With the recent events in Uvalde, we are reminded again how critical security systems are and the role they play in protecting people, property and possessions. In Part 1 of Convenience vs. Security, we discussed some of the missteps at Robb Elementary and how those choices led to loss of life. In this blog, we will be discussing 5 things you can do today to help reduce risk in your school, business or organization.

1. Have your local law enforcement agency or trusted certified security partner conduct a thorough physical security site assessment.

This physical sight survey is part of an open and honest conversation. A thorough all-hazard threat, vulnerability, and risk assessment will take some time and involve all stakeholders or a representative from each group (Students, Staff, Administration, HR, IT, Parents, Legislatures) the more people involved the better. This assessment will review policies and procedures as well as identify the physical security components that make up your organization’s campus or grounds. It will highlight your current situation and the risks that you face. It will help you understand the common language used by industry professionals to describe risk levels and the mitigation techniques to overcome them.

Convenience and SecurityThis assessment is critical for your organization to understand where it is today and where it needs to be tomorrow.
Many times these assessments can be provided for free from local law enforcement, DHS field agents or Security Partners like Kenton Brothers Systems for Security. It’s important to ask your partners about their certifications. Cost should not be a barrier. (Please call us for support.)

If you’re reading this and think you should take a crack at your assessment first; the Department of homeland Security and CISA have created an online assessment tool for you. You can find it here: https://www.cisa.gov/school-security-assessment-tool

2. Create an Emergency Plan based on the things you learned from your security assessment.

Once your assessment is finished, you will have a clear view of your physical space, the policies and procedures in place, and the risks you face with both. We encourage you to create an emergency plan, taking into consideration the items you’ve learned. This plan will cover all risks and scenarios you may face in the next year. We say year because this should be reviewed annually and adjustments made.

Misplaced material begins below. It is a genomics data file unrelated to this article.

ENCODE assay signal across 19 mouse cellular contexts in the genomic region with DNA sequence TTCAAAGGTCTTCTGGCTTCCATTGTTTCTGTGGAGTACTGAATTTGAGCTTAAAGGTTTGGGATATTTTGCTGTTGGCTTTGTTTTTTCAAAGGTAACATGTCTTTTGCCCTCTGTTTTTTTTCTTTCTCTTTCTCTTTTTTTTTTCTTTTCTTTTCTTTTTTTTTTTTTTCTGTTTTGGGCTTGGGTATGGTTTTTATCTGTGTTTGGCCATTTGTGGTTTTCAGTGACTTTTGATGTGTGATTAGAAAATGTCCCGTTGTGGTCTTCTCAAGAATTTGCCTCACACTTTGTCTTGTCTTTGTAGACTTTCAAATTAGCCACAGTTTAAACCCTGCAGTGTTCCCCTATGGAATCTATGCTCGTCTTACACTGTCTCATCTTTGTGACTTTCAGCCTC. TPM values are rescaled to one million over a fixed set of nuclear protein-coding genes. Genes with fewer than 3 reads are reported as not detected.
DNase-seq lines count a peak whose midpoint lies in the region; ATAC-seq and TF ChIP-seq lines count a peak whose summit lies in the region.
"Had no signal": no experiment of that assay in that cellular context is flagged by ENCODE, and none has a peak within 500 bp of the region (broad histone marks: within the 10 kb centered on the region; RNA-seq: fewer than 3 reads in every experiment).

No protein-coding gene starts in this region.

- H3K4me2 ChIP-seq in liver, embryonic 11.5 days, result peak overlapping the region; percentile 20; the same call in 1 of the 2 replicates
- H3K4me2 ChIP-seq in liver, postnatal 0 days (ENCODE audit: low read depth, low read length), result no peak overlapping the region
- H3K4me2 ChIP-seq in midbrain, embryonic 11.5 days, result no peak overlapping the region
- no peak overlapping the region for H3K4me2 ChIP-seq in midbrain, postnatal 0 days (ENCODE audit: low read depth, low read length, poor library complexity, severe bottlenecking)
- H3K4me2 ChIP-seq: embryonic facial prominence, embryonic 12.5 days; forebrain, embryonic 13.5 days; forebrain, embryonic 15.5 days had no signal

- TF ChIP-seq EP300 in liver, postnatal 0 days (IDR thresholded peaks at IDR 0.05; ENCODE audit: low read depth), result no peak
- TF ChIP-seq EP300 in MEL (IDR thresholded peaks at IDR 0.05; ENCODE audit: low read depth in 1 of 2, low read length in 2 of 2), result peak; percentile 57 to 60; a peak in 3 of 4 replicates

FEMA has created some very good tools to get you started. You can access them here:
https://training.fema.gov/programs/emischool/el361toolkit/siteindex.htm

They have also published a sample plan that will give you a template to follow. You can find that here:
https://training.fema.gov/programs/emischool/el361toolkit/assets/sampleplan.pdf

Convenience and SecurityAction items might include adopting new physical security measures or improving the capacity of existing measures to detect, delay, and respond to threats across various layers of the school campus.

Plans could specify the need to provide staff with communications equipment, create policies to improve responses to safety incidents and training staff on these policies, or conduct refresher trainings so that staff and students are aware of how they should respond if and when an incident is detected.

If a school has identified in the vulnerability analysis that it lacks measures to enable quick response from first responders in case of an emergency, a plan might specify what additional measures could be in place to speed that response. The goal with the plan is to ensure consistent application of security throughout the entire campus or organization.

3. Conduct drills and monthly tests of the components in your security system.

Create a culture of preparedness among faculty, staff and students by consistently drilling each of the critical hazard responses. Fire Drills, Active Shooter Drills, Tornado, Flood, etc. Providing emergency preparedness training to team members faculty, staff and students keeps top of mind awareness. It also helps keep all layers of your organization informed. It will help you see where you need to improve and adjust your plan.

Additionally, we recommend that you test all of your access control, IP video surveillance, intrusion detection, panic devices and mass notification systems monthly to insure proper working order. We also recommend that these components are cleaned and maintained on a quarterly basis. They should have their firmware and software updated at least annually as well as with any major updates recommended by the manufacturer. Your physical security provider should be meeting with your IT department regularly (twice a year) to discuss cyber security of the physical security network to mitigate cyber threats.